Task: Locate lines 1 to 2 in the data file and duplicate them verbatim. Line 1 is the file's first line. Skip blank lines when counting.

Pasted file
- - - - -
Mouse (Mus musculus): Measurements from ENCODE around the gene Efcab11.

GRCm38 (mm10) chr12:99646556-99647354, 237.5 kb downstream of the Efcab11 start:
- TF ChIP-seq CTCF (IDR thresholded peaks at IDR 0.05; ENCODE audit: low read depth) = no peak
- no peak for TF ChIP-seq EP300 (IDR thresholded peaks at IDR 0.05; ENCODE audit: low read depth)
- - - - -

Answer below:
Mouse (Mus musculus): Measurements from ENCODE around the gene Efcab11.

GRCm38 (mm10) chr12:99646556-99647354, 237.5 kb downstream of the Efcab11 start: